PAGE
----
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I am a student at a private Catholic high school in New York. I am currently doing a project on the Middle Ages and had this question: does the Catholic church today require for you to pay taxes?

  • It's possible there are some, but in general no. And 'tithing' was strictly only some for the Israelite nation, not Christians. See What does the Bible say about tithing? – curiousdannii Nov 24 '14 at 23:46
  • Thank you! I am sorry for my ignorance because I am not Christian. :) – Jane Kjellberg Nov 24 '14 at 23:52
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    No need to apologize. You don't have to be a Christian to ask questions here. – DJClayworth Nov 25 '14 at 0:02
  • This question is too broad. "Churches" means all Christian churches, which is a lot of opinions. Since you attend a Catholic school, you should probably ask for specifically the Catholic opinion, but that has kind of been asked: Do Catholics tithe? The tax part doesn't seem to have been asked previously. – 3961 Nov 25 '14 at 1:48
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What a great question. The answer depends very much on what church we are talking about, where you are in the world, and what we mean by 'require'.

Let's consider the slightly different question: "Can churches legally enforce the collection of taxes for themselves". The answer is strictly no. There is nowhere in the world where churches can collect taxes. However, in some parts of the world the government will collect taxes on behalf of the church. The rate is set by the government and not the church, and is usually quite low. Germany, Italy and Sweden are among the countries that do that. Wikipedia has a page on the subject if you want more details.

As well as that there are some churches that require their members to pay some fixed contribution towards the church. The Latter-Day Saints (Mormons) is an example. They cannot legally enforce this, but they can, and do, remove some membership privileges from anyone who does not pay 10% of their income.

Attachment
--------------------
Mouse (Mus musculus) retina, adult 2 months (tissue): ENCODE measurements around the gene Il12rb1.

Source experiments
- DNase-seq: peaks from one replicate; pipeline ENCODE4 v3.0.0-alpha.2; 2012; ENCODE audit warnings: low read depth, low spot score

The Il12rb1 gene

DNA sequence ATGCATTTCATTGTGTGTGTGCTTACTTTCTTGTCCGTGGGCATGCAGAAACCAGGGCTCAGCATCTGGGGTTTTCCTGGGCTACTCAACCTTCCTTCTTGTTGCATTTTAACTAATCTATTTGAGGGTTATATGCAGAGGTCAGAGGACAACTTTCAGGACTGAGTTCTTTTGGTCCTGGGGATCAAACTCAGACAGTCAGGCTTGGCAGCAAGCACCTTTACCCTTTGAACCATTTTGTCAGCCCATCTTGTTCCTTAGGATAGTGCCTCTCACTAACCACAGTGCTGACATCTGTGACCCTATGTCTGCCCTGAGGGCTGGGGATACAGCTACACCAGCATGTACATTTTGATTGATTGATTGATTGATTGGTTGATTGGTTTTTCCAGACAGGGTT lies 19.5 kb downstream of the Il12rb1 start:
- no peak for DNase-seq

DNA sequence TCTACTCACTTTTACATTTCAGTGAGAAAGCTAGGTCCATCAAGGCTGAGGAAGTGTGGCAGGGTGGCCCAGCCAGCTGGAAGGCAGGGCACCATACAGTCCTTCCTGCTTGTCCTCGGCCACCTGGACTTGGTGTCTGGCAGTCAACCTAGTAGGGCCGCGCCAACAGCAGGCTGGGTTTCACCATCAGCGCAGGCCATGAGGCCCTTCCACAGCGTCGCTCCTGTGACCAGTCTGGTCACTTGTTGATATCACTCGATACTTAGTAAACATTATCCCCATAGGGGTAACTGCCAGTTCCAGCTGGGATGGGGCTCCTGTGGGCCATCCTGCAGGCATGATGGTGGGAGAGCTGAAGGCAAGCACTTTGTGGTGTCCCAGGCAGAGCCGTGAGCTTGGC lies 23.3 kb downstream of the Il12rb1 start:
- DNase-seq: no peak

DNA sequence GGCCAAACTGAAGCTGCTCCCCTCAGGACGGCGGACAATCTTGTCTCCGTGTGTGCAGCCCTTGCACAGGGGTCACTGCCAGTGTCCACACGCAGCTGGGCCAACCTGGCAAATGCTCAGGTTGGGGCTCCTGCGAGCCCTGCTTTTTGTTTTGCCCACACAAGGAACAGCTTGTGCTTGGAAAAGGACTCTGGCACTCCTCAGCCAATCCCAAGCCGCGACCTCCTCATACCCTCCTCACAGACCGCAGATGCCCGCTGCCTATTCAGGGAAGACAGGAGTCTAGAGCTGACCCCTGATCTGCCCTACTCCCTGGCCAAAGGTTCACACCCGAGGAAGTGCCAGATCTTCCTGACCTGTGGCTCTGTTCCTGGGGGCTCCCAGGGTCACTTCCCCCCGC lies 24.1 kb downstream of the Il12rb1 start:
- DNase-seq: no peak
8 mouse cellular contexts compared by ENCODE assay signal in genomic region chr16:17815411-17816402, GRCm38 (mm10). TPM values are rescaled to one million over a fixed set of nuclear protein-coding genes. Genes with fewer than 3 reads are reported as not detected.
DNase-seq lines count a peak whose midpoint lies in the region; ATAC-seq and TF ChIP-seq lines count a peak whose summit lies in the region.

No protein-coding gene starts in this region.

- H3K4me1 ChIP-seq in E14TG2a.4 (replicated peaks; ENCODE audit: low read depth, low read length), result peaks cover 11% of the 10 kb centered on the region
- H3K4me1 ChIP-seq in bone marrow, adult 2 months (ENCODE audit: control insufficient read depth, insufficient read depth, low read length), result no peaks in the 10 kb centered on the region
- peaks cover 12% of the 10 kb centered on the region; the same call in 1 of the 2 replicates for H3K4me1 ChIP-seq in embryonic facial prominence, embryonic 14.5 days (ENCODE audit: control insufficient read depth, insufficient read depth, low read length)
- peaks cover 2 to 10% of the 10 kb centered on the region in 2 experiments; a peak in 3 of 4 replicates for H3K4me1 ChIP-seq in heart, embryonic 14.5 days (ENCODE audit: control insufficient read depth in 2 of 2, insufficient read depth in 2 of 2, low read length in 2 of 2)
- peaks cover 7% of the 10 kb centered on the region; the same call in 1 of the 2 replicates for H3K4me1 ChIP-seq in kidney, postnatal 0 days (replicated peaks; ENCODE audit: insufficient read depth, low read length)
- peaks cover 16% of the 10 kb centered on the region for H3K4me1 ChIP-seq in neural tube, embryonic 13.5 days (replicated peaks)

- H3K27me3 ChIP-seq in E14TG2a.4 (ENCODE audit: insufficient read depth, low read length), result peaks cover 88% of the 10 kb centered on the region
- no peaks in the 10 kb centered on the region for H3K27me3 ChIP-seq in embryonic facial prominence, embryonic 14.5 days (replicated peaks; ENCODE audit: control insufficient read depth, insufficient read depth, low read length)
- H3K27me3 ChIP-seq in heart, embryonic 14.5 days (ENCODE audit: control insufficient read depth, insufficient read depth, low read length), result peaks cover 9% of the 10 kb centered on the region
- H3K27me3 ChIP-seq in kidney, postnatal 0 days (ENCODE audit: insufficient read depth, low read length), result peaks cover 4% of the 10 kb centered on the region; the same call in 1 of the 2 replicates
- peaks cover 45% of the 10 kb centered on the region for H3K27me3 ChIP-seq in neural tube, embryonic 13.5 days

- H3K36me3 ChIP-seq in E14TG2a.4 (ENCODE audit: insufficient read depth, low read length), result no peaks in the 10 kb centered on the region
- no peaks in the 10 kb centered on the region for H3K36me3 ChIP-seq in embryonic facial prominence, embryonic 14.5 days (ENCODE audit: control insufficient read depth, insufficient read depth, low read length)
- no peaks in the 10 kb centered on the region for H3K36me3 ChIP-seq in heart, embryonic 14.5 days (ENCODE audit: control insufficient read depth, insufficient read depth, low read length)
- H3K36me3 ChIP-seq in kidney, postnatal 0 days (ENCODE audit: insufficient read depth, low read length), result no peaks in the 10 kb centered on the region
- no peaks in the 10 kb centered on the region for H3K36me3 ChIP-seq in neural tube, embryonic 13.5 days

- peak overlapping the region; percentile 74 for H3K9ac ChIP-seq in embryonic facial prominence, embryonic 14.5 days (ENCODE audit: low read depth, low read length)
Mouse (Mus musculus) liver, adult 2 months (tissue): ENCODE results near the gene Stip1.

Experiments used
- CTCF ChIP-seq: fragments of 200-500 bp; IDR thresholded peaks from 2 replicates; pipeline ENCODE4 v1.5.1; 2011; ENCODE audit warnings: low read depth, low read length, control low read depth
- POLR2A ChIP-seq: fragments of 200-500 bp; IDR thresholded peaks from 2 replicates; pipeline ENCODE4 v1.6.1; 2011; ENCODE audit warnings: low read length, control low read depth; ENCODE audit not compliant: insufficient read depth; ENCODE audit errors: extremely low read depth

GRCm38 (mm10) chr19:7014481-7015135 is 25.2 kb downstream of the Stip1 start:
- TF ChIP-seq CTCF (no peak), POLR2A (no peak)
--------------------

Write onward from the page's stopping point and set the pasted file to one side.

Those examples aside, most churches get their income from voluntary donations, mostly from their members. Some strongly encourage their members to give a fixed percentage of income (usually 10%) but most allow people to give whatever they feel is right. There is good biblical justification for this approach.

  • "There is nowhere in the world where churches can collect taxes." Even the Vatican? – curiousdannii Nov 25 '14 at 0:03
  • @curiousdannii OK, I admit I didn't think of that. Let me know if you find out. It would be an interesting answer. – DJClayworth Nov 25 '14 at 0:04
  • I just took a look and it doesn't look like they currently do anything that would be classified as a tax, but they probably could if they wanted to! The only thing might be postage stamps. – curiousdannii Nov 25 '14 at 0:04
  • I guess if everyone in the country is paid by the church, there isn't a lot of point in collecting taxes. – DJClayworth Nov 25 '14 at 0:07
  • Are you positive the Mormon church removes from membership if the tithing records are not a full 10%? I thought they just disallowed certain privileges like entering temples. For all I know that's basically the same thing. – Bubbles Nov 25 '14 at 0:46

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